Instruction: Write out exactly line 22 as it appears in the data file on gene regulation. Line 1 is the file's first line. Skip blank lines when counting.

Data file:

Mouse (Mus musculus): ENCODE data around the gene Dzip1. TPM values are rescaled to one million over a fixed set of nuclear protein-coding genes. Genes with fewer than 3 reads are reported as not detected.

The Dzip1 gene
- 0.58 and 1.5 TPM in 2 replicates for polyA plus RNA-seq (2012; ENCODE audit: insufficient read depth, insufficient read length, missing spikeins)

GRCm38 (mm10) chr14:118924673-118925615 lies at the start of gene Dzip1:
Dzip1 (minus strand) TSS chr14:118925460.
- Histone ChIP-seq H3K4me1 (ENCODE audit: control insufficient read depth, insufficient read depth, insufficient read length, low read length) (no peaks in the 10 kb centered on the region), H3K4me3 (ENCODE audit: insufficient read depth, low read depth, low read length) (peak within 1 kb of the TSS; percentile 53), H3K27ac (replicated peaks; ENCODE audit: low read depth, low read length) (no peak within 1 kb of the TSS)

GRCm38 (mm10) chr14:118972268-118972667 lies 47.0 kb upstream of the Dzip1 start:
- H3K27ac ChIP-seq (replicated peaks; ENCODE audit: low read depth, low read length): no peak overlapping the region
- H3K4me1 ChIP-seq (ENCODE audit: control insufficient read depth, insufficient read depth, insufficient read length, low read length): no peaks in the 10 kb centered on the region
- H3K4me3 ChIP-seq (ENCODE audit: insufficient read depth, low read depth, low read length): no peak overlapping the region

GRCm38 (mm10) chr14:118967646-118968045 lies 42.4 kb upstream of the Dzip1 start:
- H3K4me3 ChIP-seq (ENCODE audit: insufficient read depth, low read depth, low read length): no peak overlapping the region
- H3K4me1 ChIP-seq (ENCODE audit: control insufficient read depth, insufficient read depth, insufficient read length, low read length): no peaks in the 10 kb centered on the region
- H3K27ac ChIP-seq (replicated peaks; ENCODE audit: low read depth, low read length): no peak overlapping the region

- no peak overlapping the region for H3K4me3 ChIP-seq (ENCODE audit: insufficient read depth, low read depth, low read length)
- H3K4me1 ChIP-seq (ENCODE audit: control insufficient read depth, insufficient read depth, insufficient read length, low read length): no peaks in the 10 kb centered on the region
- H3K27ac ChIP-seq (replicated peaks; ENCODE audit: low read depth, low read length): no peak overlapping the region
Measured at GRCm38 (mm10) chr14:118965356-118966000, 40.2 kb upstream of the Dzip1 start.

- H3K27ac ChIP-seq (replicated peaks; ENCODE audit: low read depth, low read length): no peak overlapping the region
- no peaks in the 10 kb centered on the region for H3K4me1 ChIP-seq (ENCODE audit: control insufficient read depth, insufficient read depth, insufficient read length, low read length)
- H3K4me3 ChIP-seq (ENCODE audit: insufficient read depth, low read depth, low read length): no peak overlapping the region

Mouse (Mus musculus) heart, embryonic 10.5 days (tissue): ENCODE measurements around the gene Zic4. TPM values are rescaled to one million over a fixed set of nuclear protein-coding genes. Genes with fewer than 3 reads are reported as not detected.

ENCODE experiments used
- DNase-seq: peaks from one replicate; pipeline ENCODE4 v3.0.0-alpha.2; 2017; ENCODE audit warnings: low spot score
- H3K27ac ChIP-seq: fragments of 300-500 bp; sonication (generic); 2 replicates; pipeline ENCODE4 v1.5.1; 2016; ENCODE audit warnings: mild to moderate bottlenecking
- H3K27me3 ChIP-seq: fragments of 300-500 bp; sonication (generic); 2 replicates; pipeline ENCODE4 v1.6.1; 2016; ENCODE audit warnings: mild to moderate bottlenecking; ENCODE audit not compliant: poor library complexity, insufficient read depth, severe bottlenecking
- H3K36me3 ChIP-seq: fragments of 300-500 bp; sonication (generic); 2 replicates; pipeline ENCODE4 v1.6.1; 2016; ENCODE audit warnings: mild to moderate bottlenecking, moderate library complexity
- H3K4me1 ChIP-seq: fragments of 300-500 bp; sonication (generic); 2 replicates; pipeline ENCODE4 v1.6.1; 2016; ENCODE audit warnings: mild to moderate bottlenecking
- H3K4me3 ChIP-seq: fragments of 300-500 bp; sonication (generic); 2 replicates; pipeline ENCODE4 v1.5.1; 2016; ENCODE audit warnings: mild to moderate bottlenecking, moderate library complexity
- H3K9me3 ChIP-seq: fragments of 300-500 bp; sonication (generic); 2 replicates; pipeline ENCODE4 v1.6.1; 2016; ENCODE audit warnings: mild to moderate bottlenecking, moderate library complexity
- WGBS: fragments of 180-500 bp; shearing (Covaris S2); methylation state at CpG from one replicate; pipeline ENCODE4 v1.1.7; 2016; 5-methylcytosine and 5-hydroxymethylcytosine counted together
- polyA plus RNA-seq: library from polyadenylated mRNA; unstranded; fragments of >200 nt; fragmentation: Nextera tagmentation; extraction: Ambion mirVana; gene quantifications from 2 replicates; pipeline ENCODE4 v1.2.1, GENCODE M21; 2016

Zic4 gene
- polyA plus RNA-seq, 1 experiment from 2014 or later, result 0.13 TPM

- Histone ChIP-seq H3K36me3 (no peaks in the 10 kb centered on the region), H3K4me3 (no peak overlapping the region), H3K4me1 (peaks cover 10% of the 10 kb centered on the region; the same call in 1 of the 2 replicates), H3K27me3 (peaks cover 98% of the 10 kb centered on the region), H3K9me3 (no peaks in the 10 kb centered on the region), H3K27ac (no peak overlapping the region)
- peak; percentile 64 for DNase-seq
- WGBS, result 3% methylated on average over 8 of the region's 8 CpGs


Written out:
Mouse (Mus musculus) heart, embryonic 10.5 days (tissue): ENCODE measurements around the gene Zic4. TPM values are rescaled to one million over a fixed set of nuclear protein-coding genes. Genes with fewer than 3 reads are reported as not detected.